I don’t remember when I first encountered the writings of R.C. Sproul, but I suspect it wasn’t until grad school in the neighborhood of 2005. But long before then, Sproul was influencing the course of Evangelical thought. With the publication of works like The Holiness of God and Chosen by God, as well as his involvement with the Danvers Statement on Biblical Manhood and Womanhood and the Chicago Statement on Biblical Inerrancy, Sproul was a major voice in the shaping of how we think as believers. This makes Stephen Nichols’s new biography R.C. Sproul: A Life a useful and timely book.
It is also a well-written and interesting book, interesting not least because I went into it knowing nothing about Pittsburg or Orlando, and very little about the life of R.C. Sproul. But I suspect this book will also be of interest to those who encountered Sproul’s writings before I did and who were already familiar with his work at Ligonier and Reformation Bible College. Nichols is thorough in his exploration of Sproul’s theological development, academic work, and public life. He gives context to the growth of Sproul’s thought that includes both physical setting and intellectual influences. And Nichols manages this without either glossing over difficult ideas or getting bogged down in overly dense language. Sproul’s life unfolds in Nichols’s book in crisp, readable prose that will be accessible to the layman and of interest to academics.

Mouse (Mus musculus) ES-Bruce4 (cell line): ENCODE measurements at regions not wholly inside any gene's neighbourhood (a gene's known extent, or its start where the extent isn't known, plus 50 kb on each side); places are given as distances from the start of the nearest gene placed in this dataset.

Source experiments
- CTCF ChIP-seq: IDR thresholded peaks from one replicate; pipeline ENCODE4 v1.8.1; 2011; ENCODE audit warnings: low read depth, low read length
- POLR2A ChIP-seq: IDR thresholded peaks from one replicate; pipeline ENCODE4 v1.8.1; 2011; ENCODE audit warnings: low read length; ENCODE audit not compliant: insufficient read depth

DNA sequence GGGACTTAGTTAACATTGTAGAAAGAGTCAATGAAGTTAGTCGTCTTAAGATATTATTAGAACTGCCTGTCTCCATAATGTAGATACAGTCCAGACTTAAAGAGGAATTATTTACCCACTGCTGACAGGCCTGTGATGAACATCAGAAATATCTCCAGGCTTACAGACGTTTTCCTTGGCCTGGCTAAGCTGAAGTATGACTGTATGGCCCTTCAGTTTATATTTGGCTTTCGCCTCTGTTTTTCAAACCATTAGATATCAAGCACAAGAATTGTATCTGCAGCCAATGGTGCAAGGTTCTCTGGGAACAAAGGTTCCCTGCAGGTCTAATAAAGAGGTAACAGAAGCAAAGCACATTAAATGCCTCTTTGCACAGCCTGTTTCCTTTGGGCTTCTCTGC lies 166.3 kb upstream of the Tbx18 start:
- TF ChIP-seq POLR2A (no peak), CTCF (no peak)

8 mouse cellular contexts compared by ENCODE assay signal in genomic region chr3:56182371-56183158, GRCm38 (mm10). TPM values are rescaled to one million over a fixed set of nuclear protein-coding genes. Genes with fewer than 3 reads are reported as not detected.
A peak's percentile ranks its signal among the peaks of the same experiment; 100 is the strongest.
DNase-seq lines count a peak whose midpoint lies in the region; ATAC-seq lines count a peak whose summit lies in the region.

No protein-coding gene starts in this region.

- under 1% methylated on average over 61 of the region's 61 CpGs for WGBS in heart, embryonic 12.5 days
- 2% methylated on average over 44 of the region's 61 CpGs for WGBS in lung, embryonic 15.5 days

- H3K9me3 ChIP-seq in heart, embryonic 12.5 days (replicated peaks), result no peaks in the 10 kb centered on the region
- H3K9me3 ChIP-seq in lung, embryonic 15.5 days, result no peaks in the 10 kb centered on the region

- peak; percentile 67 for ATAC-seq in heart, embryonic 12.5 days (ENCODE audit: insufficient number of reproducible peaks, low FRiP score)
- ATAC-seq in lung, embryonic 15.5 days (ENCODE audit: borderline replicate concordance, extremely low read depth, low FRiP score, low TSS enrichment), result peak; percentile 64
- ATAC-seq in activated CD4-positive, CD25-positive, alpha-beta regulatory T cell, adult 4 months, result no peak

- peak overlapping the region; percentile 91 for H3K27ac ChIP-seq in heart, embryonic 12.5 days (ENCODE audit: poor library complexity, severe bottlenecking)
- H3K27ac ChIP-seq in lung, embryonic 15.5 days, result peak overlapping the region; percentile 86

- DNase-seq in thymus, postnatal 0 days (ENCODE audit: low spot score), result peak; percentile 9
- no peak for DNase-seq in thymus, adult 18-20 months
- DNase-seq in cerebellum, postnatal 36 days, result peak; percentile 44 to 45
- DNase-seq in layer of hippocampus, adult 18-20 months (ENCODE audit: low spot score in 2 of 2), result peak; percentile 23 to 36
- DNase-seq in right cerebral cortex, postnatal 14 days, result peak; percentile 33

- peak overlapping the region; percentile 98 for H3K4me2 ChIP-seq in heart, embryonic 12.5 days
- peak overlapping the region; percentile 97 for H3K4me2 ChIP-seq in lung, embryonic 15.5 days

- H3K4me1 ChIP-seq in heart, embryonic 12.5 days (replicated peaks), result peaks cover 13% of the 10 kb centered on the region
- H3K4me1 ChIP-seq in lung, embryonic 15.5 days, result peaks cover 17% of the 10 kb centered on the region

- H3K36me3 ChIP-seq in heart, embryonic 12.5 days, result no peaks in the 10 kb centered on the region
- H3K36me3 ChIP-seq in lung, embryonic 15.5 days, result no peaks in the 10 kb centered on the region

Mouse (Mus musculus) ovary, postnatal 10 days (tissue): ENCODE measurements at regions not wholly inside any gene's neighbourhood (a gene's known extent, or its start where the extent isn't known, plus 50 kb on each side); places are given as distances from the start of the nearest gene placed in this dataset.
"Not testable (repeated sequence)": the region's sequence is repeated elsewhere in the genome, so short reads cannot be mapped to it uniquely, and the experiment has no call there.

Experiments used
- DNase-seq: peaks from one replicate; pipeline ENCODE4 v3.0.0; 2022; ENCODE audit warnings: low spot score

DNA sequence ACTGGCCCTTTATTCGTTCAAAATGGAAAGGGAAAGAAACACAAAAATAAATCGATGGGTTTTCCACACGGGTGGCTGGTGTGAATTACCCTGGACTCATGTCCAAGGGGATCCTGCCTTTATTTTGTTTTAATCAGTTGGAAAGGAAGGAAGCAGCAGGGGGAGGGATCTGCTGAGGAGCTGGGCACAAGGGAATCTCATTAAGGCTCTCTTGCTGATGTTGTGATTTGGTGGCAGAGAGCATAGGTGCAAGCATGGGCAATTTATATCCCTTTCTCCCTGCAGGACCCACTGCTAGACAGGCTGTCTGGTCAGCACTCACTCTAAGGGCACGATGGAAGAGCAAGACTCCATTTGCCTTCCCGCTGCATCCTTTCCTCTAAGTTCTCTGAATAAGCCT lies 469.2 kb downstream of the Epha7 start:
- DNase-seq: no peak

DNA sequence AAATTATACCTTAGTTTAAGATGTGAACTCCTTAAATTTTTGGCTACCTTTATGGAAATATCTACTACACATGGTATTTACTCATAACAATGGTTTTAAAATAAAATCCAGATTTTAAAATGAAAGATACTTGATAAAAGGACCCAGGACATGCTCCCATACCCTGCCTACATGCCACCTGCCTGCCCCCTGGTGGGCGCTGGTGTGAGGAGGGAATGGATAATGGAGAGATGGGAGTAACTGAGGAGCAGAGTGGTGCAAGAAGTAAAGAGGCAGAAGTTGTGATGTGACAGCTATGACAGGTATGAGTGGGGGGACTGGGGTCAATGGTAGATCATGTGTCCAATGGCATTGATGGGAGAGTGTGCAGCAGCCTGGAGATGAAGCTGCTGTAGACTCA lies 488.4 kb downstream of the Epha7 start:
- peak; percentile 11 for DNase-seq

I suppose an important disclaimer here is that this book is as much a hagiography as it is a biography (much akin to Iain Murray’s works). There is no subtitle stating that this is a “critical biography”, and whatever warts Sproul had in real life are largely passed over (to say nothing of his sins). And that’s fine; there will be time for those sorts of works later (as well as the revisionist interpretations that are undoubtedly in the pipeline already). For now, we have a careful and thoughtful reflection on the life of a Godly man. And that should be enough for all of us.